Editor’s Note: This weekly column is sponsored by Georgetown Square Wine and Beer (10400 Old Georgetown Road).
Rosé wine sales in the United States are beginning to increase. After a decade or so of Americans categorizing any pink colored wine with the sweet White Zinfandel variety, the U.S. wine consumer has finally discovered the light, crisp, versatile, and perfectly fruity rosé wine.
What makes rosés pink? A true rosé is not a blend of white and red wine. Instead, like red wine, rosé wine is made from red wine grapes. But instead of leaving the wine in contact with the pressed grape skin to ferment with the juice for an extensive period, rosé producers keep the skins in contact with the juice only briefly. Then the pinkish juice is drained from the skins, resulting in a color ranging from a pale pink to a deep salmon or coral. Winemakers make rosé from the red grape varieties traditionally grown in their particular region that are best suited to the local soil and climate.
Rosés vary widely in color, texture, and flavor. Yet all rosés have some common characteristics: they tend to be bright, fresh, crisp, and dry. The most popular rosé producing region in the world is Provence, France. There, rosé is a part of everyday life, widely embraced as the best lunchtime, seaside, and all-occasion wine. This spirit of Provence lifestyle has started to catch on. Wine makers from around the world are making more rosés than ever before. Amazing dry style rosés are also being made from California to Virginia, and all at an affordable price. With the spring weather hopefully approaching soon, this is a great time to come in and try a dry rosé for any occasion. Here are a few rosés that we are offering below $15.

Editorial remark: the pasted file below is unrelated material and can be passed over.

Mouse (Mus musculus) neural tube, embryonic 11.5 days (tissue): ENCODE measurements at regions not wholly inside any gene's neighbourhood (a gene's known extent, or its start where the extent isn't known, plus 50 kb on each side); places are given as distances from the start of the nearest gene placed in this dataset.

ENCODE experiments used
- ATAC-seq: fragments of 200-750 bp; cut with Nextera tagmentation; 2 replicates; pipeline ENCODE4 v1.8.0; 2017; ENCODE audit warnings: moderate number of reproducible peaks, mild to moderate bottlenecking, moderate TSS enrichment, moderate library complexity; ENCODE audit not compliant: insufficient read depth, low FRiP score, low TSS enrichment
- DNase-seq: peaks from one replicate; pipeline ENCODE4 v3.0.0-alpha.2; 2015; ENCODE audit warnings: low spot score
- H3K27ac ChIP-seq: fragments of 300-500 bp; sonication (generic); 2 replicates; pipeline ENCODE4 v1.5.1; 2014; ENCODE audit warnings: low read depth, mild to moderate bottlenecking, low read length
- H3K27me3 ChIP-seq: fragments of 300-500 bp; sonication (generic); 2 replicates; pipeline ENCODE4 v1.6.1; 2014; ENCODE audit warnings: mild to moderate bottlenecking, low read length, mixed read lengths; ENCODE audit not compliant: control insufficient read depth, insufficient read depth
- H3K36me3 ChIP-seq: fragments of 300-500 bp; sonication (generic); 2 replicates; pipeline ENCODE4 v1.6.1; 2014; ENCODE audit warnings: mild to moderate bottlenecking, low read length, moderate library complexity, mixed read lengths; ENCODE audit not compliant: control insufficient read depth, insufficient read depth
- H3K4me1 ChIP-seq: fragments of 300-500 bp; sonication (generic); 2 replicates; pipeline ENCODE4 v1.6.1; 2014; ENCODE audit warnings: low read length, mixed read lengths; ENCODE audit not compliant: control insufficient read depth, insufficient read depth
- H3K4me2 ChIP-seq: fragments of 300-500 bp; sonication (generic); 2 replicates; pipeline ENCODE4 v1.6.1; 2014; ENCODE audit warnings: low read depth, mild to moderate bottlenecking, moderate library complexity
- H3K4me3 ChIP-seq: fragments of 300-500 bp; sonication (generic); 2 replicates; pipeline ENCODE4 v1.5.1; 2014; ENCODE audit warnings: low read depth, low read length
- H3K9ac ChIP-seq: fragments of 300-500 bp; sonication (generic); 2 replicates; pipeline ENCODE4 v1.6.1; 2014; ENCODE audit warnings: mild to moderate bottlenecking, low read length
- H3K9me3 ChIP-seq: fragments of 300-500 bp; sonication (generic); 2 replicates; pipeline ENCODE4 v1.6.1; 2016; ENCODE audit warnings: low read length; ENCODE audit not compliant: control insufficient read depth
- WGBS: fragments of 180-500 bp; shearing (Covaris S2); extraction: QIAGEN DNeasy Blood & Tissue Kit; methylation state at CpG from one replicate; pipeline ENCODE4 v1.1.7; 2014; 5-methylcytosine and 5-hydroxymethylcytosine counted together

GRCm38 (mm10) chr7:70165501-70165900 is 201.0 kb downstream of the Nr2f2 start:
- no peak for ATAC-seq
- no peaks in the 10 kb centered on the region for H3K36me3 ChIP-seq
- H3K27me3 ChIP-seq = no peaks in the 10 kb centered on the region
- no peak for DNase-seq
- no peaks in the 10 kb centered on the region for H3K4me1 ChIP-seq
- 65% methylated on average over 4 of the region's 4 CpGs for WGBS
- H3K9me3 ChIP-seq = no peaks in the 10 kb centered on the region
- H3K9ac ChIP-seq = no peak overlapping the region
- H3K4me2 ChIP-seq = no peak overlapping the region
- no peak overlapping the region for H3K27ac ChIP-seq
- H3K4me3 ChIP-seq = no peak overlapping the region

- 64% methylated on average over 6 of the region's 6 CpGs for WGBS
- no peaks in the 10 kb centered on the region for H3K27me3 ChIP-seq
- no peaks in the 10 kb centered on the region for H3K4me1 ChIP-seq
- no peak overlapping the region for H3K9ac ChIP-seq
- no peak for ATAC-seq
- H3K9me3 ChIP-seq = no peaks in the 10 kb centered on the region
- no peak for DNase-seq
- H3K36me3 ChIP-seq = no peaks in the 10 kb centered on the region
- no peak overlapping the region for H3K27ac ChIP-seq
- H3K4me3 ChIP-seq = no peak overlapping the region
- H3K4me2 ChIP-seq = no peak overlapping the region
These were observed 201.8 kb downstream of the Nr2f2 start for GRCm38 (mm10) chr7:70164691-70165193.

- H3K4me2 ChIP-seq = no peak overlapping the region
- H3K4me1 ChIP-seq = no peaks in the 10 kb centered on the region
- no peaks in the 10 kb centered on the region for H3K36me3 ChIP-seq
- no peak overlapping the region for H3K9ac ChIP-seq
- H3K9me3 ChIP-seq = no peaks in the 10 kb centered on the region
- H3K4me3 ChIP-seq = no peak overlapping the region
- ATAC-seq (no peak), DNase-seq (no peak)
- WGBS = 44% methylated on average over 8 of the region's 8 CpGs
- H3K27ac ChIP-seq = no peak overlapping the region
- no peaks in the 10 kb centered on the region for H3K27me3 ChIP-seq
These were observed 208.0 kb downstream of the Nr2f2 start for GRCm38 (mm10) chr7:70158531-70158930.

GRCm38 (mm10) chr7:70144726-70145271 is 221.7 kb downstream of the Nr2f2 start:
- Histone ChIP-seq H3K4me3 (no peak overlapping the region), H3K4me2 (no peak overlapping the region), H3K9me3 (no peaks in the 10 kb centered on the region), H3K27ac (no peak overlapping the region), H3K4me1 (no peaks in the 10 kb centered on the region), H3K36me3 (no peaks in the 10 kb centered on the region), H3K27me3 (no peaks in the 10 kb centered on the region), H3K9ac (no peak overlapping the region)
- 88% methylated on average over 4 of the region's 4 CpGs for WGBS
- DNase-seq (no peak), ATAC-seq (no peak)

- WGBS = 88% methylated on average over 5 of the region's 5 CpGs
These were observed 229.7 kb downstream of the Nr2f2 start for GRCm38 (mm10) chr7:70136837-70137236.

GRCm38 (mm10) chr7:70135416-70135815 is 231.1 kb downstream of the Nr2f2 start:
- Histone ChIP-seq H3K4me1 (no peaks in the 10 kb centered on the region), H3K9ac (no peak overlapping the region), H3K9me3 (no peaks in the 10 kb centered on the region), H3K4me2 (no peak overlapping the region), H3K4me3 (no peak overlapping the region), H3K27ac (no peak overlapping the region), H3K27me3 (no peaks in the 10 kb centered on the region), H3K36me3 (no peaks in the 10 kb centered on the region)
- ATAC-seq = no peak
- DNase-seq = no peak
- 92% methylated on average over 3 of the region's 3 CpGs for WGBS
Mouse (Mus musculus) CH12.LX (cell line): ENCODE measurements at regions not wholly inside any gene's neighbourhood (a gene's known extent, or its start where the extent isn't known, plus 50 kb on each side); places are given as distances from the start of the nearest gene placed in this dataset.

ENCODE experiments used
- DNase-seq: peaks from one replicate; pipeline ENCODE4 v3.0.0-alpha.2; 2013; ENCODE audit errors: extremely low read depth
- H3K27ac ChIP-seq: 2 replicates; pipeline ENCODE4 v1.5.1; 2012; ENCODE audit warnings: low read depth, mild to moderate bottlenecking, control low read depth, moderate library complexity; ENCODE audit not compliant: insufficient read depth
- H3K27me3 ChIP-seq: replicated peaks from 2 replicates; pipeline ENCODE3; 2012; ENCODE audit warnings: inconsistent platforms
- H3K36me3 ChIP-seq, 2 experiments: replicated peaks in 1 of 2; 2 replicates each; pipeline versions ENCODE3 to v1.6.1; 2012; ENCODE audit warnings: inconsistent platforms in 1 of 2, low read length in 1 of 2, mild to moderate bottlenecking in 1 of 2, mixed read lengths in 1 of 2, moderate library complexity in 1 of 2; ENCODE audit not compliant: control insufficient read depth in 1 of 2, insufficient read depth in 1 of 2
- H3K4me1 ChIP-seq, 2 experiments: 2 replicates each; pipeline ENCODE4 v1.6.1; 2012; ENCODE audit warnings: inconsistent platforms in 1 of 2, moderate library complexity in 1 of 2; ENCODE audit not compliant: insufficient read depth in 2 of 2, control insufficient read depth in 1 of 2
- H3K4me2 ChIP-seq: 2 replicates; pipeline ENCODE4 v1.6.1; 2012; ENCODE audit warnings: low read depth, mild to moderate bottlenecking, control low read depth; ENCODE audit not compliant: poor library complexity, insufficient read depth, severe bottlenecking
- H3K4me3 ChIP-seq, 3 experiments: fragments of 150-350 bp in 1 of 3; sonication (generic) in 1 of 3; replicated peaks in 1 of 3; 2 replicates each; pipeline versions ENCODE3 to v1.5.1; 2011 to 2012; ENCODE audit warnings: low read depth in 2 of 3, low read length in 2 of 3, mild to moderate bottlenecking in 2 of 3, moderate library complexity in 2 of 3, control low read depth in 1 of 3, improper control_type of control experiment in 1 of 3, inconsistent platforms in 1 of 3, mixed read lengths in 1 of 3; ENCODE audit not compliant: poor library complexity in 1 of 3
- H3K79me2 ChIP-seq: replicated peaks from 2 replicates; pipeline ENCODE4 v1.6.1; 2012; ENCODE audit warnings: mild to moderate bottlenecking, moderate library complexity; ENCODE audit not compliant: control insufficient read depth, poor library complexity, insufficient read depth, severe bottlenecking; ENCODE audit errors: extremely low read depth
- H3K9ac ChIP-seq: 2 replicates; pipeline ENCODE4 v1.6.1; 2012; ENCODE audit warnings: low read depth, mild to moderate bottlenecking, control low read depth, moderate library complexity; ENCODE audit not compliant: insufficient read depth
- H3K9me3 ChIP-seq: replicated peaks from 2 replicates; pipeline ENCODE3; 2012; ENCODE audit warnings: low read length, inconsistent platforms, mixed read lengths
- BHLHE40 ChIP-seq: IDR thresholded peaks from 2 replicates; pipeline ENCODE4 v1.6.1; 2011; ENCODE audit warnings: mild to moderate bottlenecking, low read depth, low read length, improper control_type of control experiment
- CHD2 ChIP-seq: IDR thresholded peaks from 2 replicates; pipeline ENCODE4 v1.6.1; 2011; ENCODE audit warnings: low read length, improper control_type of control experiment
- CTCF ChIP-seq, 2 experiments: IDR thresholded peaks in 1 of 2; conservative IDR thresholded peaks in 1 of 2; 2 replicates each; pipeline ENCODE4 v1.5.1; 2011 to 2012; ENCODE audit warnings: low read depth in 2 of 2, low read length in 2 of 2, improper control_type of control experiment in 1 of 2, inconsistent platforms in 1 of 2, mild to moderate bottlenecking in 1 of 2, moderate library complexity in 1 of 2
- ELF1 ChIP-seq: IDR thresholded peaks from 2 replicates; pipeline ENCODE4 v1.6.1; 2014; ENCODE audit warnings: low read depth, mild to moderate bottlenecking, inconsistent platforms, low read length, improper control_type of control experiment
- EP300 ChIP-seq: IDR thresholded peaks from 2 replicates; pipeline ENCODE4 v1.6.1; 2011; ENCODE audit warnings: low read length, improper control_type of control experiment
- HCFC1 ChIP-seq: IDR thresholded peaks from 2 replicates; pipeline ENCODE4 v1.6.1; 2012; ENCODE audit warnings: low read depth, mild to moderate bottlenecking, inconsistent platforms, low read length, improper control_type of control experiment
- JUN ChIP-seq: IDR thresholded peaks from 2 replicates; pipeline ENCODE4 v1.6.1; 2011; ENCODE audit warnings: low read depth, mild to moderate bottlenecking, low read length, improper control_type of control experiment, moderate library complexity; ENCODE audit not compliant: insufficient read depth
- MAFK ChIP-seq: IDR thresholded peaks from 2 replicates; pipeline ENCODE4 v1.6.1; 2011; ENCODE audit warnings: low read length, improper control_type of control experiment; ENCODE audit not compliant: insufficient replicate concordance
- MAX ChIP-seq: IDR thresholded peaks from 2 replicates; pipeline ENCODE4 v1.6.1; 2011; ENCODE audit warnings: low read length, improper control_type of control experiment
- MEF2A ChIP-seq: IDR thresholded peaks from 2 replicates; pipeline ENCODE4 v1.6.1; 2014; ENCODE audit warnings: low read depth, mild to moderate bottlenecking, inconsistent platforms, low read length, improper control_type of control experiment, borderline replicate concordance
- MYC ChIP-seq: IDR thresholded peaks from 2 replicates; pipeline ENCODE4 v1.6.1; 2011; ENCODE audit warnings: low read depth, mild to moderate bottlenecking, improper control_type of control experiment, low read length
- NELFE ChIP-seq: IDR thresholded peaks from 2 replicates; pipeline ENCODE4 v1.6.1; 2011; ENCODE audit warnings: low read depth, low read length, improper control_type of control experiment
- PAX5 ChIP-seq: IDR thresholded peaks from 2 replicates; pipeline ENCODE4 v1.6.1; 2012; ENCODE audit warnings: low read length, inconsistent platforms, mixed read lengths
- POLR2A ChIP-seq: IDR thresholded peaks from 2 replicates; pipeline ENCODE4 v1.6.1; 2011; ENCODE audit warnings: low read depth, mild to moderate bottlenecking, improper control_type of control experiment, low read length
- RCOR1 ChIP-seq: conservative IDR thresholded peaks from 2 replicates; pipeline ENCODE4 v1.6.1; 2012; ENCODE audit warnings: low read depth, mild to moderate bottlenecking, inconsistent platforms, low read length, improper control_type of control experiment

I always appreciate great wine at a fair price and this wine is a perfect example. This rosé has all the great characteristics of a Provence rosé. It is dry, crisp, bright, and fruity and exhibits beautiful floral notes with great acidity on the palate.
From one of my favorite importers, Robert Kacher is a local D.C. importer that continuously brings in incredible value rosés from France. Grande Cassagne is a perfect example. Readily available at most French bistros throughout our region, this vibrant, neon pink colored rosé expresses slight tannins and delicious fruit.
A rare 100% Malbec rosé, this is a great wine to share with friends making the transition from red wine to rosé wine. It has a clear, brilliant pink color with vibrant nuances and an intense red fruit bouquet. It is fruity on the palate with a long, nice finish.
Our best selling rosé year after year, this full-bodied wine is full of fresh strawberry and raspberry flavors. It has a refreshing acidity with a hint of lemon and a touch of spice on the finish. The grapes used for this great value wine are grown right next to the famed area of Chateauneuf du Pape.
While this wine is slightly over $15 dollars, I could not resist adding a great example of a California rosé. Made from 100% Carneros Pinot Noir grapes, this wine matches the delicate style of rosés that are found in the famed region of Burgundy, France. With subtle and complex flavors of stone fruits, wild strawberry, and blood orange, this rosé is the perfect summer wine for any occasion.
The views and opinions expressed in the column are those of the author and do not necessarily reflect the views of BethesdaNow.com.
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